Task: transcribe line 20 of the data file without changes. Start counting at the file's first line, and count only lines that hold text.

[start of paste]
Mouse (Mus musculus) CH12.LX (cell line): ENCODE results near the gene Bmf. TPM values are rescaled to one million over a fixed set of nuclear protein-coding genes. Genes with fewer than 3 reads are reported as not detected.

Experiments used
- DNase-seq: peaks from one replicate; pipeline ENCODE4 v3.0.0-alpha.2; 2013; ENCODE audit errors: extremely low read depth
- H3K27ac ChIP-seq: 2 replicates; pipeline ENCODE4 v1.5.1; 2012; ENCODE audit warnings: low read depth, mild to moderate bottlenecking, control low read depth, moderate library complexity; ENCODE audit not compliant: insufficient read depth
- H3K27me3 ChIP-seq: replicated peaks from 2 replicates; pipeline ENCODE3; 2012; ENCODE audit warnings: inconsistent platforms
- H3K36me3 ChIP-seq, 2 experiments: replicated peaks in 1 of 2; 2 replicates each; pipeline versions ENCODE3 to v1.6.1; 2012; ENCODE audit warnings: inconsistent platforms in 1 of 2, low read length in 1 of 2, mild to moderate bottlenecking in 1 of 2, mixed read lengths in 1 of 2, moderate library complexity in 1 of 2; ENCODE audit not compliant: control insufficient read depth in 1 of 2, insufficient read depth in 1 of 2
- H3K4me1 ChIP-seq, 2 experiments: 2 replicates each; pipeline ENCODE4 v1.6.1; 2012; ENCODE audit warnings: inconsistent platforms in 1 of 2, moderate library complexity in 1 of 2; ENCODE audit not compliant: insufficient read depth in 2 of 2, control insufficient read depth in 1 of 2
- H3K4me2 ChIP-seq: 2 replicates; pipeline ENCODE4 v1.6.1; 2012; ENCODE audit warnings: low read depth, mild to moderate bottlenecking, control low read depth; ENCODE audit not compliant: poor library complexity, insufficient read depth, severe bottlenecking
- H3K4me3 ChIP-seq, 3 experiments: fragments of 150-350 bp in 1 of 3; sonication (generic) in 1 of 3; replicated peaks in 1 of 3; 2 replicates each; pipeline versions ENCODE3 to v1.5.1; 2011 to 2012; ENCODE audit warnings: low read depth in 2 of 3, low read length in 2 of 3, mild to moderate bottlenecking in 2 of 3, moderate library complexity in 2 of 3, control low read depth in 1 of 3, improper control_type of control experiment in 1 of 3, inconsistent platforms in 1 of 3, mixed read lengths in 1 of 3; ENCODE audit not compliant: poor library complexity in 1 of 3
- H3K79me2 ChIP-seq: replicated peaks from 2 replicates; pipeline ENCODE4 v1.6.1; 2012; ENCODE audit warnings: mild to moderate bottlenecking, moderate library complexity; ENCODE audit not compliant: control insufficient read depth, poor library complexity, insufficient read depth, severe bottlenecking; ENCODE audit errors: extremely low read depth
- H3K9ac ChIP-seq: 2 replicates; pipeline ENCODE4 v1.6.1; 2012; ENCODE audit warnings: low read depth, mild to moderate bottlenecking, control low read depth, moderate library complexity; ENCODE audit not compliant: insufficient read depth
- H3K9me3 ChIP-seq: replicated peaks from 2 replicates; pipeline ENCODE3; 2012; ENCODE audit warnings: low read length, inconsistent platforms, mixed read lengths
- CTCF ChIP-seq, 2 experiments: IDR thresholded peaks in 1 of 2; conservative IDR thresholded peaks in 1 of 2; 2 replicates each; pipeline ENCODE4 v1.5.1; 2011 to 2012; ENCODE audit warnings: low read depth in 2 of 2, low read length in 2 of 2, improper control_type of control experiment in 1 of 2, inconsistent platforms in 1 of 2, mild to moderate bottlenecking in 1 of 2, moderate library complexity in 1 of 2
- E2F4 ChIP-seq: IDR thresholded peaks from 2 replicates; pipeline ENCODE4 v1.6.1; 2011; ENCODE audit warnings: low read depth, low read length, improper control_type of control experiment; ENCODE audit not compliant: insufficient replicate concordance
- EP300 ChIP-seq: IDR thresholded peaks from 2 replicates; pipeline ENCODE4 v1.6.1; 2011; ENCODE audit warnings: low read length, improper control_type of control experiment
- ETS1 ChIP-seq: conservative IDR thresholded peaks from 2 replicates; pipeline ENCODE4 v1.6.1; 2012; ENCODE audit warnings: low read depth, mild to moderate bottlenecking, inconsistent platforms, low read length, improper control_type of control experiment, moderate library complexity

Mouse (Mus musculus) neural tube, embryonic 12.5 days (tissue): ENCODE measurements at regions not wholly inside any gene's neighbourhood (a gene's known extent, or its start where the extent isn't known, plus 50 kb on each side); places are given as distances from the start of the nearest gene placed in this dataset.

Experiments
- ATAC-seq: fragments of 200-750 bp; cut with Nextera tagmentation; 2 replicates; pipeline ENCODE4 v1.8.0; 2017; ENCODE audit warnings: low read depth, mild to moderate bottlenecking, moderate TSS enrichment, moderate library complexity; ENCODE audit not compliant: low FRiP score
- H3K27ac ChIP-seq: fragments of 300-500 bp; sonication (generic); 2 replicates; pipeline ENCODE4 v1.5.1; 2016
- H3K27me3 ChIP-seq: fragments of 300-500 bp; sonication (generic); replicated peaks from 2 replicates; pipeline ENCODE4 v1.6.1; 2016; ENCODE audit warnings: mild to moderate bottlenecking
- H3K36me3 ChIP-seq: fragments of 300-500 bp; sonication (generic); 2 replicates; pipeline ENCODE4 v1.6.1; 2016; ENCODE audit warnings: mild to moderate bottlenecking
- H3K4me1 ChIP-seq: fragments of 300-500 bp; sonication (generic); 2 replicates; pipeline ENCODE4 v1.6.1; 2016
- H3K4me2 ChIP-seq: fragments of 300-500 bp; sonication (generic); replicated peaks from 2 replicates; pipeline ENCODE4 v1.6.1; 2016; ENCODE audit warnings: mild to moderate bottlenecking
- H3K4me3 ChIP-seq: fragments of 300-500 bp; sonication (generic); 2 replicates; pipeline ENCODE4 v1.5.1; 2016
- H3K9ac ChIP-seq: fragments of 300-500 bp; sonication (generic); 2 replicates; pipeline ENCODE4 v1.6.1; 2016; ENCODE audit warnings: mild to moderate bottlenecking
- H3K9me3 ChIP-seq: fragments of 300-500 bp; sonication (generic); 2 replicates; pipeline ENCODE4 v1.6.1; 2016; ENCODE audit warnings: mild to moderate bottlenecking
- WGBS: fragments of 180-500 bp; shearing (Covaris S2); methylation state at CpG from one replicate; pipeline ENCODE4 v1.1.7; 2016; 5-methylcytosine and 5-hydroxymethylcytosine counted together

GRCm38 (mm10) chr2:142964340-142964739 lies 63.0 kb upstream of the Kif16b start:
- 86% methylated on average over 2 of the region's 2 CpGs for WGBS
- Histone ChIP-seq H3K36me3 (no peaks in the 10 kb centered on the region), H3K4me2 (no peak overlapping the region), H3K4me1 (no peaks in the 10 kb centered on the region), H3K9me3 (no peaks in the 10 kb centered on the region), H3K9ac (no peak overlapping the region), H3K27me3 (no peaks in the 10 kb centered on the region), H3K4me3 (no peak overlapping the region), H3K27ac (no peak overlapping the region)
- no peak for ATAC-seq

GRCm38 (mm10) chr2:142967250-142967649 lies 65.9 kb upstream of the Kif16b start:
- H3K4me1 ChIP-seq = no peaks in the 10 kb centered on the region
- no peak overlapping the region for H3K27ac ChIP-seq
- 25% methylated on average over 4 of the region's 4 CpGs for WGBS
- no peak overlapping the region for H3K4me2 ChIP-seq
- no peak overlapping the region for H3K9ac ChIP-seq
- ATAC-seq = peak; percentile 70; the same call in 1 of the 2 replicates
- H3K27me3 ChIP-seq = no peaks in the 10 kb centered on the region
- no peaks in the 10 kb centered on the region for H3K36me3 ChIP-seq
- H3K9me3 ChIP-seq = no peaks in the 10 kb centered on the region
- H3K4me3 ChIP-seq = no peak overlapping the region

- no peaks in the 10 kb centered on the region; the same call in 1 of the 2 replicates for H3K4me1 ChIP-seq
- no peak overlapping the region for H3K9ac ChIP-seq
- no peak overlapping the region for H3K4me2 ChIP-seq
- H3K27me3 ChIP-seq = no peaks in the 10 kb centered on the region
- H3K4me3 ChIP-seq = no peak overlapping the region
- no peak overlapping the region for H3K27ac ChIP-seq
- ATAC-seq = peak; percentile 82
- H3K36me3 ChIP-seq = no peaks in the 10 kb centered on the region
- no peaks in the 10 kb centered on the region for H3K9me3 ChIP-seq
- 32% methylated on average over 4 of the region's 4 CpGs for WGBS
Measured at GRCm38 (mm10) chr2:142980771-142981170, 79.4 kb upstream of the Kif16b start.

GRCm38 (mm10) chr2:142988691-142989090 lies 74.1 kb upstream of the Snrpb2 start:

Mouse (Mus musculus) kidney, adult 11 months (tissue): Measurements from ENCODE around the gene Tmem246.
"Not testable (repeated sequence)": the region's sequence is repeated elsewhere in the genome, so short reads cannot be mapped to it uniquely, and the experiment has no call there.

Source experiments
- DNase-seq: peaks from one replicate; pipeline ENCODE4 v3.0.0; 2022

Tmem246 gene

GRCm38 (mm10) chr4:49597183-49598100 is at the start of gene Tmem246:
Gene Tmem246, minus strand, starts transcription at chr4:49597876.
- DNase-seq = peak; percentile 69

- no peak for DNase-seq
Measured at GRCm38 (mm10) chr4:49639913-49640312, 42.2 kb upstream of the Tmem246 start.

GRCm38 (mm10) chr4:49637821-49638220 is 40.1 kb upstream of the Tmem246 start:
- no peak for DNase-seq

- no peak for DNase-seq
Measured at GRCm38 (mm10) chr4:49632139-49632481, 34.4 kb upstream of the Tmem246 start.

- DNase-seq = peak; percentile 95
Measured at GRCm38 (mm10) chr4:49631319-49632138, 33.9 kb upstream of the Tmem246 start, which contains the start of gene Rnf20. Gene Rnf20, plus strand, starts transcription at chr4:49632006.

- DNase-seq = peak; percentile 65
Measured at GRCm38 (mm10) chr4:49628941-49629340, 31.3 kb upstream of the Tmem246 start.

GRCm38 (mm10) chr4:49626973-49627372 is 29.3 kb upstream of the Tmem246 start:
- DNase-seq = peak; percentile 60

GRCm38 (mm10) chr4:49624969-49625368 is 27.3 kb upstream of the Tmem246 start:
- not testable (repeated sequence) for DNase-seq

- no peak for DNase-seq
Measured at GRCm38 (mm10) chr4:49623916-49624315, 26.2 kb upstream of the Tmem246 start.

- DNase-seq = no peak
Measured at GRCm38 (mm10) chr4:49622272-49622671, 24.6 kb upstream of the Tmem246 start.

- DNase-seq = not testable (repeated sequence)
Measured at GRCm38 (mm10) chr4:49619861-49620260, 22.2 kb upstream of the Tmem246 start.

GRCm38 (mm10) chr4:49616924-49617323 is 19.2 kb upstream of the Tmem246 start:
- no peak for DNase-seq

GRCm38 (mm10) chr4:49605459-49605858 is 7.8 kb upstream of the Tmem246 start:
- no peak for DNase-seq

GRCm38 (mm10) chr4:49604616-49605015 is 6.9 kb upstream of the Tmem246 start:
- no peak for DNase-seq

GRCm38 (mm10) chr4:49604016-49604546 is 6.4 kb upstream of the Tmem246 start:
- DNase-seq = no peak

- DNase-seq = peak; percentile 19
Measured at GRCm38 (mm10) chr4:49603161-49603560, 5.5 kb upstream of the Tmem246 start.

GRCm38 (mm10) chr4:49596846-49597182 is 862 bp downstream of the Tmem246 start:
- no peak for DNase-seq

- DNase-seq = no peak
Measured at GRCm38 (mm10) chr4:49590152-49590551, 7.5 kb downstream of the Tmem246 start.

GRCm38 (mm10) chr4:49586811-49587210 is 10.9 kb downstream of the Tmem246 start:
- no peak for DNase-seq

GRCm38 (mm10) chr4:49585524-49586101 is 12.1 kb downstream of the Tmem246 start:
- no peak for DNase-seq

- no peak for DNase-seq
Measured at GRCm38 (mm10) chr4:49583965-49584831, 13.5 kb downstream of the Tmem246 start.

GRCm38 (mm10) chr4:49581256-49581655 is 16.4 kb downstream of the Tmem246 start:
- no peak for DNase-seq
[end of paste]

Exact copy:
- H3K27ac ChIP-seq: fragments of 300-500 bp; sonication (generic); 2 replicates; pipeline ENCODE4 v1.5.1; 2016